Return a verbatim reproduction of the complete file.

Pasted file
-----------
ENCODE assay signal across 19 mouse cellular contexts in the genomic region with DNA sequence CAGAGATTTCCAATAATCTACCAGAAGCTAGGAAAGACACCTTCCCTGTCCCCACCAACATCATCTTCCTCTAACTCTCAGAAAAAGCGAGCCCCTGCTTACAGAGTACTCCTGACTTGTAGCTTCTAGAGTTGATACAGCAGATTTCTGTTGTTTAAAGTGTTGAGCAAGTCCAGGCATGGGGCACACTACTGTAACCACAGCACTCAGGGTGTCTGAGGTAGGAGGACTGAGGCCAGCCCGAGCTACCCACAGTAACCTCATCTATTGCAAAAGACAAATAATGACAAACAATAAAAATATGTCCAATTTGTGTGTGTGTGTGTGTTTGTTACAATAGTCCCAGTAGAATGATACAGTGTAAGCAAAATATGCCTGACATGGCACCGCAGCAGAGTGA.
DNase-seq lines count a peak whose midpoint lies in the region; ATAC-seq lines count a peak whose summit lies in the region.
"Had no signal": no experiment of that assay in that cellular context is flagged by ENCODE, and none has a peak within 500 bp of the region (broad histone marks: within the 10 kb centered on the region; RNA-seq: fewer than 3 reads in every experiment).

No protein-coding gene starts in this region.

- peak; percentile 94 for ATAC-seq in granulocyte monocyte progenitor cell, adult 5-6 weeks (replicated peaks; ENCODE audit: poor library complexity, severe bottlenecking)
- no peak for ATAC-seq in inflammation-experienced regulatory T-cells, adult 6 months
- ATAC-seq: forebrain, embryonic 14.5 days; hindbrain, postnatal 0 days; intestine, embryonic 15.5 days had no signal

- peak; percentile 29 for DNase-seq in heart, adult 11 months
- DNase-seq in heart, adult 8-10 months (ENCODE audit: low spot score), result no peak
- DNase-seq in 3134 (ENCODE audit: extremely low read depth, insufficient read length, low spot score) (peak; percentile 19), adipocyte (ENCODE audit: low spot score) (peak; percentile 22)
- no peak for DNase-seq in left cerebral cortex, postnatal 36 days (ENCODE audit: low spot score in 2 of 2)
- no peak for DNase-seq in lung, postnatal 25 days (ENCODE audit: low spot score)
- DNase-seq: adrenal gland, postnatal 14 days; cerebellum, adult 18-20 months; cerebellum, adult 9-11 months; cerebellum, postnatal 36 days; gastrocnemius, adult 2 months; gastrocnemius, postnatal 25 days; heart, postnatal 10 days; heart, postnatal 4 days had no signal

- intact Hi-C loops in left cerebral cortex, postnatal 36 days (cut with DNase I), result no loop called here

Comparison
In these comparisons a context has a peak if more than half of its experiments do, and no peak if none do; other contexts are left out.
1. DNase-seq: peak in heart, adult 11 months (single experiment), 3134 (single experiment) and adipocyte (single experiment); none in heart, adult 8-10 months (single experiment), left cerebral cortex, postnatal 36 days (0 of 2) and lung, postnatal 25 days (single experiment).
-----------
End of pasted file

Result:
ENCODE assay signal across 19 mouse cellular contexts in the genomic region with DNA sequence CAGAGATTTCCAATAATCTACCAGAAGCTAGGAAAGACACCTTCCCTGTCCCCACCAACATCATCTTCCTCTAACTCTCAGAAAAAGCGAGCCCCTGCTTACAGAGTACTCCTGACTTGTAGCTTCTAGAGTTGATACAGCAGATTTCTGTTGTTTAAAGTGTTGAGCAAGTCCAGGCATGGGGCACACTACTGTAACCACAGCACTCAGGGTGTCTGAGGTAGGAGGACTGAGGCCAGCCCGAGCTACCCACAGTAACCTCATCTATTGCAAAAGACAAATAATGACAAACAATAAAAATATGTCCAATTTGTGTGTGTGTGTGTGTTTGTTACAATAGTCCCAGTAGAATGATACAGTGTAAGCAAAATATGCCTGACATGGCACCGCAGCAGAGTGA.
DNase-seq lines count a peak whose midpoint lies in the region; ATAC-seq lines count a peak whose summit lies in the region.
"Had no signal": no experiment of that assay in that cellular context is flagged by ENCODE, and none has a peak within 500 bp of the region (broad histone marks: within the 10 kb centered on the region; RNA-seq: fewer than 3 reads in every experiment).

No protein-coding gene starts in this region.

- peak; percentile 94 for ATAC-seq in granulocyte monocyte progenitor cell, adult 5-6 weeks (replicated peaks; ENCODE audit: poor library complexity, severe bottlenecking)
- no peak for ATAC-seq in inflammation-experienced regulatory T-cells, adult 6 months
- ATAC-seq: forebrain, embryonic 14.5 days; hindbrain, postnatal 0 days; intestine, embryonic 15.5 days had no signal

- peak; percentile 29 for DNase-seq in heart, adult 11 months
- DNase-seq in heart, adult 8-10 months (ENCODE audit: low spot score), result no peak
- DNase-seq in 3134 (ENCODE audit: extremely low read depth, insufficient read length, low spot score) (peak; percentile 19), adipocyte (ENCODE audit: low spot score) (peak; percentile 22)
- no peak for DNase-seq in left cerebral cortex, postnatal 36 days (ENCODE audit: low spot score in 2 of 2)
- no peak for DNase-seq in lung, postnatal 25 days (ENCODE audit: low spot score)
- DNase-seq: adrenal gland, postnatal 14 days; cerebellum, adult 18-20 months; cerebellum, adult 9-11 months; cerebellum, postnatal 36 days; gastrocnemius, adult 2 months; gastrocnemius, postnatal 25 days; heart, postnatal 10 days; heart, postnatal 4 days had no signal

- intact Hi-C loops in left cerebral cortex, postnatal 36 days (cut with DNase I), result no loop called here

Comparison
In these comparisons a context has a peak if more than half of its experiments do, and no peak if none do; other contexts are left out.
1. DNase-seq: peak in heart, adult 11 months (single experiment), 3134 (single experiment) and adipocyte (single experiment); none in heart, adult 8-10 months (single experiment), left cerebral cortex, postnatal 36 days (0 of 2) and lung, postnatal 25 days (single experiment).